Lindner thinks that better agent training infrastructure is needed before organizations can declare themselves truly omnichannel, and that companies should be “looking to hire people based on the aptitude that they have to develop those skills within a reasonable period rather than solely choosing based on the number of years of experience.”

Organizations emerging fresh from a digital transformation might need to invest in training incumbents as well as new hires. Given the increased sophistication of self-service tools, customers are coming to agents with more complex questions and problems that skew towards troubleshooting over simple FAQs or account inquiries. Analysts predict that while the volume of phone calls will drop, the complexity of the interactions will increase.

Phone-based support is becoming a coveted rarity, with tech giants like Dropbox electing not to offer phone support and JetBlue founder David Neeleman bragging that his fully app-serviced airline launching in 2021 won’t have a customer service helpline. Lindner says it raises the stakes for phone support agents to leverage this touchpoint.

“It’s a luxury in life now to talk to live people, so when you have a live communication with a customer you want it to be positive, you want it to to be meaningful and useful.”

Dijulius agrees that while recruitment and on-the-job training are both important, hiring outcomes are more influenced by top-notch training. His favorite quote from Disney is: “We don’t put people in Disney. We put Disney in people.” “The Ritz Carlton and American Express aren’t paying better than their competition,” he says, “but the training that they give [their employees] blows their competition away. “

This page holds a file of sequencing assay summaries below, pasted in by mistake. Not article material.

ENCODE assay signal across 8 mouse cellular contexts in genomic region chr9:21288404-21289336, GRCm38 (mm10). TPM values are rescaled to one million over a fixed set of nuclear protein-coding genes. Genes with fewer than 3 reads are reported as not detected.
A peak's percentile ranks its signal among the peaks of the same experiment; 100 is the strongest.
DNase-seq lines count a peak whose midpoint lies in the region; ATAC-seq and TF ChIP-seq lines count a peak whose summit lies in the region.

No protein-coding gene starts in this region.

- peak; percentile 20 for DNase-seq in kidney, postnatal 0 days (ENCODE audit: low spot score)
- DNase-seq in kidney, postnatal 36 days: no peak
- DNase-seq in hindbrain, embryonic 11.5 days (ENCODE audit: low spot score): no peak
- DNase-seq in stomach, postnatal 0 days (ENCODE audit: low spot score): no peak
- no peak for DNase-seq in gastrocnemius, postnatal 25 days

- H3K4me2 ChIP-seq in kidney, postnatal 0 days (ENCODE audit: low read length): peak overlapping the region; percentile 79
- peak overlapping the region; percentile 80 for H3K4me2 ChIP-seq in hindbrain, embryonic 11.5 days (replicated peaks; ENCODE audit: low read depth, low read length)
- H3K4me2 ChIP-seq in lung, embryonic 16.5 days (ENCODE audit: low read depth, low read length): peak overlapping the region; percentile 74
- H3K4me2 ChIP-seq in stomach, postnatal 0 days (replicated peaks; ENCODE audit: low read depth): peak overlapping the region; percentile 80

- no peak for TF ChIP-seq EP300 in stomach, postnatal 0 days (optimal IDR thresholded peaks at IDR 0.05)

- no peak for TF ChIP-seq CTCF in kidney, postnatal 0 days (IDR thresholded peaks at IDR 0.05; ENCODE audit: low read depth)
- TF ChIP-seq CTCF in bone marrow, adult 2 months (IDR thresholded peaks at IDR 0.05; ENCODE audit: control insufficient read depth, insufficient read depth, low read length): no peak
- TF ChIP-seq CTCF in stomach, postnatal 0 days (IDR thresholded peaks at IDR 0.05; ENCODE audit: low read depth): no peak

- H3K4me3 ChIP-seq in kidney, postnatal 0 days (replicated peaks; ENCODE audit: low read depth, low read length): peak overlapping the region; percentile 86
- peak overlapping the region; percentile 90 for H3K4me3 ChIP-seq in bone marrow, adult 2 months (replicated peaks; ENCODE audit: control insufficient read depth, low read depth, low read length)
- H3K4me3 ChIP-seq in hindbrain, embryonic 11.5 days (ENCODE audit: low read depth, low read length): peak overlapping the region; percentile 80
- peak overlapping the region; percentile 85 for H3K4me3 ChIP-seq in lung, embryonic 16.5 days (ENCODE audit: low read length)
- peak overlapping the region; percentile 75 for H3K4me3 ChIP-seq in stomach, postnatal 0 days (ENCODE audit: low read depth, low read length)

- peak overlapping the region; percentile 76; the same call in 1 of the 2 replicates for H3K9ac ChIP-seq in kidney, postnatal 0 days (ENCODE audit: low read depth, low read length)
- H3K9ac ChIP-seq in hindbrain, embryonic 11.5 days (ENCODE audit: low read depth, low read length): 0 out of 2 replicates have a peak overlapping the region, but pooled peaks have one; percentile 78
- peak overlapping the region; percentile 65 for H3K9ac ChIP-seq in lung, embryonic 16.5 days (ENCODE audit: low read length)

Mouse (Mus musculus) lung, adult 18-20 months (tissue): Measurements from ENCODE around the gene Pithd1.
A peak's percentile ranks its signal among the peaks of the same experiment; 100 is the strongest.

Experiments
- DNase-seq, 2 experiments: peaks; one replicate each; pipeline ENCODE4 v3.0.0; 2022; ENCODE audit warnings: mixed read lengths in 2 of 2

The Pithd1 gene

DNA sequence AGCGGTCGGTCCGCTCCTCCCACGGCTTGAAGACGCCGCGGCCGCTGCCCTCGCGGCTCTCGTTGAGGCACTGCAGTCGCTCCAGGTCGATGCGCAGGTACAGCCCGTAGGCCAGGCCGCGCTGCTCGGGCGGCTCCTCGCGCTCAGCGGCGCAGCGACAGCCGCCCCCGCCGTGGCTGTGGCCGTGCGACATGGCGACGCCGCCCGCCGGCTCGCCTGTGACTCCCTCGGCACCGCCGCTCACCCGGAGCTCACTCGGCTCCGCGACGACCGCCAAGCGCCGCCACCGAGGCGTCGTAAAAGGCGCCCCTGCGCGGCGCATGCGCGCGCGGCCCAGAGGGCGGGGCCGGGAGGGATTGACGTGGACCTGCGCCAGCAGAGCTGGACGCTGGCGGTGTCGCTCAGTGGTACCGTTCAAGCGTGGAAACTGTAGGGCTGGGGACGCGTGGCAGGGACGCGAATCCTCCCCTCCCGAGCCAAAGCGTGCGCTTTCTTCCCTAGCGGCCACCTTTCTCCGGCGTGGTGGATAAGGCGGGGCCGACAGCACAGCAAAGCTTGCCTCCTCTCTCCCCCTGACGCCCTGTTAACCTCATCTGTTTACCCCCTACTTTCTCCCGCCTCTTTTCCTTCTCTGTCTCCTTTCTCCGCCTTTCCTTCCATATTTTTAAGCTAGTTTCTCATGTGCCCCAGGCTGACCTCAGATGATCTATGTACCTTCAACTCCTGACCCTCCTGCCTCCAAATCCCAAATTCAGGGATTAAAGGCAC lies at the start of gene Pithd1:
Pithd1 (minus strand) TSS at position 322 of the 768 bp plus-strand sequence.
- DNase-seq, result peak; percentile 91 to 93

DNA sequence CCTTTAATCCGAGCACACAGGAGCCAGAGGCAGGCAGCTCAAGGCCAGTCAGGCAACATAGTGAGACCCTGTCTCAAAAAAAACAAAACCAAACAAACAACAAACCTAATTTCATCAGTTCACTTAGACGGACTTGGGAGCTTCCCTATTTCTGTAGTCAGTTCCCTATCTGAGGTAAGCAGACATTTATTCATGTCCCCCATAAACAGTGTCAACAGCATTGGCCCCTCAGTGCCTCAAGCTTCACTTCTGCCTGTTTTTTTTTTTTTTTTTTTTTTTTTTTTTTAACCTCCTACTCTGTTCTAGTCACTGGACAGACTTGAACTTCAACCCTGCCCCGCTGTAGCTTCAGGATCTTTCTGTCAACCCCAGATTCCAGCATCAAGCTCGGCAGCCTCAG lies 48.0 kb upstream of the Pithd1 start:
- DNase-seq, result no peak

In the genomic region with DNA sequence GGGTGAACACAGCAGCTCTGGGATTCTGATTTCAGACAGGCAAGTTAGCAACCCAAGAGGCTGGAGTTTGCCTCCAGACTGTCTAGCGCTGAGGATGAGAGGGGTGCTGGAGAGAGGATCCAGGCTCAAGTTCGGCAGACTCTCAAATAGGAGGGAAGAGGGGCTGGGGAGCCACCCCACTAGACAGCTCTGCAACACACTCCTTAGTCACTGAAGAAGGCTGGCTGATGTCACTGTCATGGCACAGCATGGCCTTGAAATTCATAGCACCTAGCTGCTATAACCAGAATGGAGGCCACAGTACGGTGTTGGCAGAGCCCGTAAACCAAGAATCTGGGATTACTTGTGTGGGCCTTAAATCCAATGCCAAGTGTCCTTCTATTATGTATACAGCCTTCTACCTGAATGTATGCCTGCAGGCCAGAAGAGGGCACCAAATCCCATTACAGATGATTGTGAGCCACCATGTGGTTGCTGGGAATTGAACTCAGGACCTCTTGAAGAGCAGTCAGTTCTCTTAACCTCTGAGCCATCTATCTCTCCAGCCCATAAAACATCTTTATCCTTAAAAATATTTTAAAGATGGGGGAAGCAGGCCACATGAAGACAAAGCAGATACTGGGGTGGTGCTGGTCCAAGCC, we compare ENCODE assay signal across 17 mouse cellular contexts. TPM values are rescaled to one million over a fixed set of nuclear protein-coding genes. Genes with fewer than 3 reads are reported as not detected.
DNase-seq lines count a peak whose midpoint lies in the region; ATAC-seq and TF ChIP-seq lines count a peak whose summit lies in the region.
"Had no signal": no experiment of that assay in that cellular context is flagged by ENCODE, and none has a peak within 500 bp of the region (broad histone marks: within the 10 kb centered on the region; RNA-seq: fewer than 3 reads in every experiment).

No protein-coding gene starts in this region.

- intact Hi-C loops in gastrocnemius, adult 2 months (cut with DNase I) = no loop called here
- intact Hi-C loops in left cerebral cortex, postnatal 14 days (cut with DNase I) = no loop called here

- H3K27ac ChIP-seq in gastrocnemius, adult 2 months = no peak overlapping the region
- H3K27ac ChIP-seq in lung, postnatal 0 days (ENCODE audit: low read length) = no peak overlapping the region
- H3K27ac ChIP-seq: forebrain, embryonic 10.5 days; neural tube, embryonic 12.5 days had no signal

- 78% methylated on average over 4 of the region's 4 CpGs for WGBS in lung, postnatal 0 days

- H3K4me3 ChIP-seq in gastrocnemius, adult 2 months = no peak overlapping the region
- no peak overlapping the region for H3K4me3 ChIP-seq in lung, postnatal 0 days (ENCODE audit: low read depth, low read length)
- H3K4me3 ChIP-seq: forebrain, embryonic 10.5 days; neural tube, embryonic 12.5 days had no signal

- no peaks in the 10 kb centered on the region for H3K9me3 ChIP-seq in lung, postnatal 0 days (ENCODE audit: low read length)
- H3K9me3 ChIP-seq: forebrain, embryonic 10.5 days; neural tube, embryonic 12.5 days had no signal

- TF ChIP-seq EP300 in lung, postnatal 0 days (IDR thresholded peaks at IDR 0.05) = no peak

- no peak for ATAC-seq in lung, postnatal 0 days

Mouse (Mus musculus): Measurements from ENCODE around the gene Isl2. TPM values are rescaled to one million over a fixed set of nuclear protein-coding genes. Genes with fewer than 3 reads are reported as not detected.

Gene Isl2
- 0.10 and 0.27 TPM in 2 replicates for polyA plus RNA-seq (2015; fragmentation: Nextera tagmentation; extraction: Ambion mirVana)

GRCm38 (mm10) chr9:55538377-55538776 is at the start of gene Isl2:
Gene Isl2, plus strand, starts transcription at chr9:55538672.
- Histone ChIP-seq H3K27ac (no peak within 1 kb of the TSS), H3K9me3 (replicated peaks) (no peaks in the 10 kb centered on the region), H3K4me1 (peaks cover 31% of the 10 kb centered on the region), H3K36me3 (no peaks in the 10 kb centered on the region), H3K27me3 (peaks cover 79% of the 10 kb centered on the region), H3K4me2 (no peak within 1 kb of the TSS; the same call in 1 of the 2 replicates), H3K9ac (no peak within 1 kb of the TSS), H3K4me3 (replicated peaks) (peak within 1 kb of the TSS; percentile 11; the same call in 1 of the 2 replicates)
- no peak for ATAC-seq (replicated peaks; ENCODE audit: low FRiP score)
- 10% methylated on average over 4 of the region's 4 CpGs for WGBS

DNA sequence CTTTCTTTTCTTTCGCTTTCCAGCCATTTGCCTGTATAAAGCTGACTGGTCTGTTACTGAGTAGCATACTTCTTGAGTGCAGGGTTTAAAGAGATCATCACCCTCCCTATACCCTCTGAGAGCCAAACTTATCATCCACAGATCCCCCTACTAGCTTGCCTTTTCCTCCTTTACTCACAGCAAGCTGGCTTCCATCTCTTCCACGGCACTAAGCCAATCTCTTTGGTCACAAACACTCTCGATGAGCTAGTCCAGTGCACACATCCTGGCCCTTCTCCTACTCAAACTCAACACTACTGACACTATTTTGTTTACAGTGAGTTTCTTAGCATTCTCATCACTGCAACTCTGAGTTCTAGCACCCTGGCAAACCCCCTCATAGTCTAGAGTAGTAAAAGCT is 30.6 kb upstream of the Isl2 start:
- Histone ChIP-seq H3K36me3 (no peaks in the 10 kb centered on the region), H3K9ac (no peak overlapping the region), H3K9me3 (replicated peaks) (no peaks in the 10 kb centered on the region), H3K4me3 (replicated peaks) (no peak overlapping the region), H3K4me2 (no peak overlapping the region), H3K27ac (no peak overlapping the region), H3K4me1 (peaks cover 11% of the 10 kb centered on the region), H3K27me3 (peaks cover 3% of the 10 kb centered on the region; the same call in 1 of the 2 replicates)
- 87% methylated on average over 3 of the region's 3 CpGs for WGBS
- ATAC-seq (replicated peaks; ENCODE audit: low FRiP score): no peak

The omnichannel agent versus the elite agent

Given the much-publicized fiascos of offshoring call centers in low-wage markets where foreign agents are assigned Westernized names like “John” or “Barbara,” companies have brought their contact centers back home and begun investing in “elite” call center agents.

These better-paid, highly-trained employees have an excellent command of the English language and skills in upselling and cross-selling. Some companies are even hiring “super agents” who can handle all of a customer’s queries without routing them to other departments.

While it’s part of a larger economic trend of US corporations onshoring formerly outsourced operations, it’s also an effort to mitigate the “churn-and-burn” culture at most contact centers. Key to retaining an elite agent is providing a competitive salary and benefits, says Lindner, quite extraordinary for a role once considered “low-skilled” labor. “I think employers have to really prioritize health and retirement first and then all other benefits they can provide second.” He added that flexible, self-determined work schedules are also a key draw for a workforce increasingly attuned to work/life balance. Opportunities to work remotely are also highly prized - and becoming more mainstream.

eBay, for example, recently launched eBay@Home, the company’s first formal work from home program to create 300 remote agent positions across the country. Meanwhile, the airline industry’s customer service job market is a boon to stay-at-home moms looking to make extra cash on the side.

There’s no conclusive data on contact center jobs to indicate whether the majority of them are channel-specific or require agents to be a jack-of-all-trades, but the omnichannel agent is expected not only to be cross-channel literate but have the ability to handle service, tech support, sales and sometimes even winback and retention.

Most ads on job boards like Indeed.com and even industry-specific ones like CallCenterJobs.com that directly reference “omnichannel” in the title or job description tend to be managerial or strategic, further corroborating that omnichannel as a practice is still very new to most organizations.

To learn more about how to recruit, hire and train remote agents, you can access our Special Report: Remote Agents here.